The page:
To do this, we stress test the performance of various asset mixes in thousands of different
economic scenarios—representing varying inflation and interest rate environments.
Simultaneously, we evaluate the influence that each of the economic scenarios will have
on a pension plan’s liabilities. With a thorough understanding of how a pension plan’s
assets and liabilities will jointly behave, with varying asset mixes, under thousands of
different economic scenarios, we are then able to produce statistical projections of various
measures such as accounting expense, cash contributions, and funded ratios. These results,
which integrate the experience of both the pension assets and liabilities, provide a pension
plan sponsor with a complete picture of how the pension plan will likely impact both the
sponsoring company and the plan participants.




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Hewitt Investment Group                                       4                             March 2004




Defining the Ends of the Spectrum
Changes in the value of pension liabilities are most strongly influenced by fluctuations in
long-term interest rates. Therefore, pension liabilities generally behave like long-term
bonds. Accordingly, the obvious approach for a pension plan sponsor to maintain a stable
funded level and create a predictable pattern of future costs is to invest 100% of the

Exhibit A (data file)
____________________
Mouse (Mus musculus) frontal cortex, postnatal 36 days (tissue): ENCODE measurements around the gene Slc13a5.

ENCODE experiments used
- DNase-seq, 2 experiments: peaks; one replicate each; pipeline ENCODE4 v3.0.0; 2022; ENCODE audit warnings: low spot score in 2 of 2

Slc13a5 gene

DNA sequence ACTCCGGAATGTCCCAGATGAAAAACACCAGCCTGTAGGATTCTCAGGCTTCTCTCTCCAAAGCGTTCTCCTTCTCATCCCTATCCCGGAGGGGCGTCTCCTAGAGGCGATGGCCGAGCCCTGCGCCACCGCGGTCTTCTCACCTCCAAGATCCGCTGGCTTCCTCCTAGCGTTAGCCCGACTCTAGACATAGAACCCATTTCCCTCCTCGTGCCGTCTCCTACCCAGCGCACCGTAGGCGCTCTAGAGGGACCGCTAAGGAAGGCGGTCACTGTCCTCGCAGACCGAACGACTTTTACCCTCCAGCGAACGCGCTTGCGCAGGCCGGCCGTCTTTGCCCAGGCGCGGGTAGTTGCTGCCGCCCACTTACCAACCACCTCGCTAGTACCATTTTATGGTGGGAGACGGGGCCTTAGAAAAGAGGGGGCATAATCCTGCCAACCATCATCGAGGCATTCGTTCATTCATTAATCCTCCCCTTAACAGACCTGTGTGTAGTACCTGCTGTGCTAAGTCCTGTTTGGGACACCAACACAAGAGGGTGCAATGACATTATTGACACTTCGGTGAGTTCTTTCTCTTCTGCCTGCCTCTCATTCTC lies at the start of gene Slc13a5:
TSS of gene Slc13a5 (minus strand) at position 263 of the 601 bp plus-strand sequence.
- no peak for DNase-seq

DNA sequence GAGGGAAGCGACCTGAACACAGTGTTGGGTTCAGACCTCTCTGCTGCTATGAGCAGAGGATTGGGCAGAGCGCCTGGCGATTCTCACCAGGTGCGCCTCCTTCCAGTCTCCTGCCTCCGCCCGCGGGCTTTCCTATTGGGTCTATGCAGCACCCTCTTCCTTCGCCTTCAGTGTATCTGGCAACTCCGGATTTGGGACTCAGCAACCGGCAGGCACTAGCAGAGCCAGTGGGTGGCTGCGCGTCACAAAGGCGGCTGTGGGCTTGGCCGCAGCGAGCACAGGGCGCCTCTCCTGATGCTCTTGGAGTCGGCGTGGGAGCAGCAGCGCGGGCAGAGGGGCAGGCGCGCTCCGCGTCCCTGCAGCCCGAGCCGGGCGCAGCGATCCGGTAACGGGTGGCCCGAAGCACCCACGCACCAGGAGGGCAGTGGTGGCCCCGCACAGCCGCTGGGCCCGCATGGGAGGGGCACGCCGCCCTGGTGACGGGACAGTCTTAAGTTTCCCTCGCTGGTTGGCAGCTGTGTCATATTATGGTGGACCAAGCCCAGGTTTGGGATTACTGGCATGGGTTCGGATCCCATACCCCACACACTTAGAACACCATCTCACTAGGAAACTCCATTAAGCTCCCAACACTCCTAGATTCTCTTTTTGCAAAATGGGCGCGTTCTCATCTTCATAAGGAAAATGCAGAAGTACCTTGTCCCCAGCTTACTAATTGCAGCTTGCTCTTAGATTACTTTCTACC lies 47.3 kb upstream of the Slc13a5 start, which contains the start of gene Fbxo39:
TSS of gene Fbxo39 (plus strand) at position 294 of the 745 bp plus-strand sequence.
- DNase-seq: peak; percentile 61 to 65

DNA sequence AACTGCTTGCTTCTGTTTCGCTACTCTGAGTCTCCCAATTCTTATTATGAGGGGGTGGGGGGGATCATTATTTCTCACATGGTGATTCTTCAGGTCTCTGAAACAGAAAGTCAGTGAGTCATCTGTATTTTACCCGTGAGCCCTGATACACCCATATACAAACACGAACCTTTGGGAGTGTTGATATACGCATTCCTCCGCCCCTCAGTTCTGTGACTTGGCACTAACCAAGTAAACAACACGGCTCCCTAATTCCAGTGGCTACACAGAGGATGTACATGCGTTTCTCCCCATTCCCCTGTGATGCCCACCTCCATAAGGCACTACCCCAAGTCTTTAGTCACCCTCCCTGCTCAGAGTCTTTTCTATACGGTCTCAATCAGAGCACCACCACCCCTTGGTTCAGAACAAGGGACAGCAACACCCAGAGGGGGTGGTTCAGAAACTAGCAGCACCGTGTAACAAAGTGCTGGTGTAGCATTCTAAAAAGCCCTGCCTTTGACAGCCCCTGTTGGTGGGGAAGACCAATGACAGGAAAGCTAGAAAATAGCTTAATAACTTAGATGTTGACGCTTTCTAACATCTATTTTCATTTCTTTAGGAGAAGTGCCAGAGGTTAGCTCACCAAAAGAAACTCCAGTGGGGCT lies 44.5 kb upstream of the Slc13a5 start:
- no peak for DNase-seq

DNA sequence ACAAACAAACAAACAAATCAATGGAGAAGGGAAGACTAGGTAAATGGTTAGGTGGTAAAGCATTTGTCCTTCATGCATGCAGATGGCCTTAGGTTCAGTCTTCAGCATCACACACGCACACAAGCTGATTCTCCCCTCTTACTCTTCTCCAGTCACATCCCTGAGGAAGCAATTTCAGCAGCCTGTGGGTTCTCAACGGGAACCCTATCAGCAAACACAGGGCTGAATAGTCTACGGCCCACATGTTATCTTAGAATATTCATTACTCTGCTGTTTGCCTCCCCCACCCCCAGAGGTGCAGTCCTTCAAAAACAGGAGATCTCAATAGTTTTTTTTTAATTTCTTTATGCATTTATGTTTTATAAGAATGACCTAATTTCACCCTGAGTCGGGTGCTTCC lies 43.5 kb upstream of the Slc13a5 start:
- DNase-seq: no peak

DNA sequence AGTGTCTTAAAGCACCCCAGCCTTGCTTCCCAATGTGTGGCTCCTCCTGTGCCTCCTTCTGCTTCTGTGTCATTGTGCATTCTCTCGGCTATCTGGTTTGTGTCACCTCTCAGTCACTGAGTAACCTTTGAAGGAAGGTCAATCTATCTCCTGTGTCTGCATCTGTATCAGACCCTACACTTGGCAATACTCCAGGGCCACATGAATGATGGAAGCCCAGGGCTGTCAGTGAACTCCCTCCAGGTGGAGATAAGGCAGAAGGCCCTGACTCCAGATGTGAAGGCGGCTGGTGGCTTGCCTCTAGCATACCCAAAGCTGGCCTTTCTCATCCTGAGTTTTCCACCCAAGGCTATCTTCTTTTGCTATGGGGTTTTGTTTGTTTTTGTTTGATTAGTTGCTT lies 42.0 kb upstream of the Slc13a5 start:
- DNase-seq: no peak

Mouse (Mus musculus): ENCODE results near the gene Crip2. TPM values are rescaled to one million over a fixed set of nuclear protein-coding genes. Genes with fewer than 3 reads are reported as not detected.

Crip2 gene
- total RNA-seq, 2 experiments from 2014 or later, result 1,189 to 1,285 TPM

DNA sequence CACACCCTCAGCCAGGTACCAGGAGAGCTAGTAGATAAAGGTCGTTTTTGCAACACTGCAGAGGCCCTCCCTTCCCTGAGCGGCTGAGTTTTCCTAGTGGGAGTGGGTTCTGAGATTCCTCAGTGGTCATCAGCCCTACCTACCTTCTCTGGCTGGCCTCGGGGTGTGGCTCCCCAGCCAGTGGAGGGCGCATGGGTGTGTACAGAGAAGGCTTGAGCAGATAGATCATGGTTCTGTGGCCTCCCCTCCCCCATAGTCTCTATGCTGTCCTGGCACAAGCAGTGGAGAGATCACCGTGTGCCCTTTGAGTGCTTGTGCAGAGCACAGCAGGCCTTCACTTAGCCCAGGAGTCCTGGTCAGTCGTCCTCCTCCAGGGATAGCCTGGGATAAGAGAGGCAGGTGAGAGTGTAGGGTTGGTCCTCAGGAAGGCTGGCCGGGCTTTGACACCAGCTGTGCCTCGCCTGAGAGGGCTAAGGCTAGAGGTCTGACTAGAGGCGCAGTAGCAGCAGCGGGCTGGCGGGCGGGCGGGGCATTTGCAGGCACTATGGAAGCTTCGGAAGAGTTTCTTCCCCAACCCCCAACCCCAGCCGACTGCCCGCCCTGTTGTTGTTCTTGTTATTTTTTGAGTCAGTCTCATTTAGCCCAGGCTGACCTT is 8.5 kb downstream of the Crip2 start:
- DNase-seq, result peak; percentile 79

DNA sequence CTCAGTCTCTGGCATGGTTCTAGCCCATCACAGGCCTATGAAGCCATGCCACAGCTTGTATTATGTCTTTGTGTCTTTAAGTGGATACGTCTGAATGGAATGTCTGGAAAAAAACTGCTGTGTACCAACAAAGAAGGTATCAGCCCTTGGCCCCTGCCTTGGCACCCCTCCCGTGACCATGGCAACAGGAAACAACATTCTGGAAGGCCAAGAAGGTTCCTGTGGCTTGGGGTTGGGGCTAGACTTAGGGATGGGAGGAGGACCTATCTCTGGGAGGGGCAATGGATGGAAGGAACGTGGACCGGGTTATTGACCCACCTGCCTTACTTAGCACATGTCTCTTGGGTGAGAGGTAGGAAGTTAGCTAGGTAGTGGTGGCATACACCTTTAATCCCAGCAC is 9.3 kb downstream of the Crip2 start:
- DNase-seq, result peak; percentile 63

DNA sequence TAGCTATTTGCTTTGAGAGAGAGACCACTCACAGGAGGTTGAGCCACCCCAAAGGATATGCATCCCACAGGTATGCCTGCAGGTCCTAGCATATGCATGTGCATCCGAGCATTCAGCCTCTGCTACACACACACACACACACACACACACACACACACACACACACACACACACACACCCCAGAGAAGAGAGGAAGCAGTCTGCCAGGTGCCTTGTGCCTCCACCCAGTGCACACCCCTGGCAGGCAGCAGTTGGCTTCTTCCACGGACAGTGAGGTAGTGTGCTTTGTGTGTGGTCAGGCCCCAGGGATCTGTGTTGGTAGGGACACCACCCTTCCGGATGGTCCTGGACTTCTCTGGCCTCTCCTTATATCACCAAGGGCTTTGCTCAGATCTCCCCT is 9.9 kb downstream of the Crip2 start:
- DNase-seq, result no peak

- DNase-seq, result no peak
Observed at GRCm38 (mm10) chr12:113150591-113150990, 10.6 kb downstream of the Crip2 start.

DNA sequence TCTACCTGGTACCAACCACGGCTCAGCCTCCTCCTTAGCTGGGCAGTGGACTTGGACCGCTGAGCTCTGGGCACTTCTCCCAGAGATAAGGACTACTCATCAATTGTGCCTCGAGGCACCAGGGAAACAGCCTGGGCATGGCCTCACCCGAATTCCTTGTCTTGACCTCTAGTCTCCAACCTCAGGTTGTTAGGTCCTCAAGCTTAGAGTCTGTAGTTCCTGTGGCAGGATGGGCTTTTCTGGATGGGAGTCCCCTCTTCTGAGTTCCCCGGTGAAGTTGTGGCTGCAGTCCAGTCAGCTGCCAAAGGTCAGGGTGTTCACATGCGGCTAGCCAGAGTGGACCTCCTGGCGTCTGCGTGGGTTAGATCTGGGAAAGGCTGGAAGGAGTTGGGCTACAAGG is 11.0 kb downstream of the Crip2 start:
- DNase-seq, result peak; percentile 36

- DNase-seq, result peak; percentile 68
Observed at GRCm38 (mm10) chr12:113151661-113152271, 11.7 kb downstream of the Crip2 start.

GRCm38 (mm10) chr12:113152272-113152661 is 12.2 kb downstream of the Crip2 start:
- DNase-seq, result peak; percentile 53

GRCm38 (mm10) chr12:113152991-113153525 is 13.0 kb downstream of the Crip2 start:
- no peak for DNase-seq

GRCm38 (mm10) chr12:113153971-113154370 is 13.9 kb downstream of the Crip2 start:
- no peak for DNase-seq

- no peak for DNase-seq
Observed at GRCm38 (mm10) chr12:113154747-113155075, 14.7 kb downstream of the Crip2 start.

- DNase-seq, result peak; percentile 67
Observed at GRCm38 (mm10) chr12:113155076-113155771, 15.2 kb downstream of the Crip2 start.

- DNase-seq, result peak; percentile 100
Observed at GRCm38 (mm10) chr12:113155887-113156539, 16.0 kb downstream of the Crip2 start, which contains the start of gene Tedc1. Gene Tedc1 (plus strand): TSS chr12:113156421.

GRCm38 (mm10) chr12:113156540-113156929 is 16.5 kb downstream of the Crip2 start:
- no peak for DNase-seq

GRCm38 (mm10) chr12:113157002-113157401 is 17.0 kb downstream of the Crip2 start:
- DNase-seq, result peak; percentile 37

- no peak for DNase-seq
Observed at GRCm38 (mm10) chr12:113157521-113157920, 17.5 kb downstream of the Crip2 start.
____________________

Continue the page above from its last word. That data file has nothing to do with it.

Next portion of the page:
pension assets in a portfolio of long-term bonds, having the same sensitivity to fluctuations
in interest rates as the liabilities.


    Benefits Paid
  + Administrative Costs
  – Investment Returns
  = Ultimate Pension Cost



The drawback to this volatility-minimizing approach can be easily crystallized with the
basic equation for pension cost. As we can see (above), the long-term cost to a pension
plan sponsor consists of the benefits paid, combined with various administrative costs,
and offset by investment returns. It is not difficult to discern that higher investment returns
ultimately lower the long-term cost of a pension plan. Investment in an all bond
portfolio—having very limited upside return potential—inherently locks the plan sponsor
into an unavoidable stream of future pension costs that may or may not be tolerable to the
ongoing corporate enterprise. Let’s take a quick look at an example to highlight this point.


Projected Benefit Obligation (PBO)   $1 Billion                            Pension Assets    $1 Billion

            Interest Expense (6%)    ($60 Million)          Return on Bond Portfolio (6%)    ($60 Million)

      Annual Benefit Accrual (5%)    ($50 Million)                  Cost to Plan Sponsor     ($50 Million)

          Total Annual Cost (11%)    ($110 Million)   Amount Needed to Match PBO (11%)       ($110 Million)


As the example demonstrates, the investment return of a duration-matched bond portfolio
should cover the interest expense on the liability and should also match any changes in the
liability value related to fluctuations to the liability discount rate. However, the annual
accrual of newly earned pension benefits (around 5% for a typical pension plan with a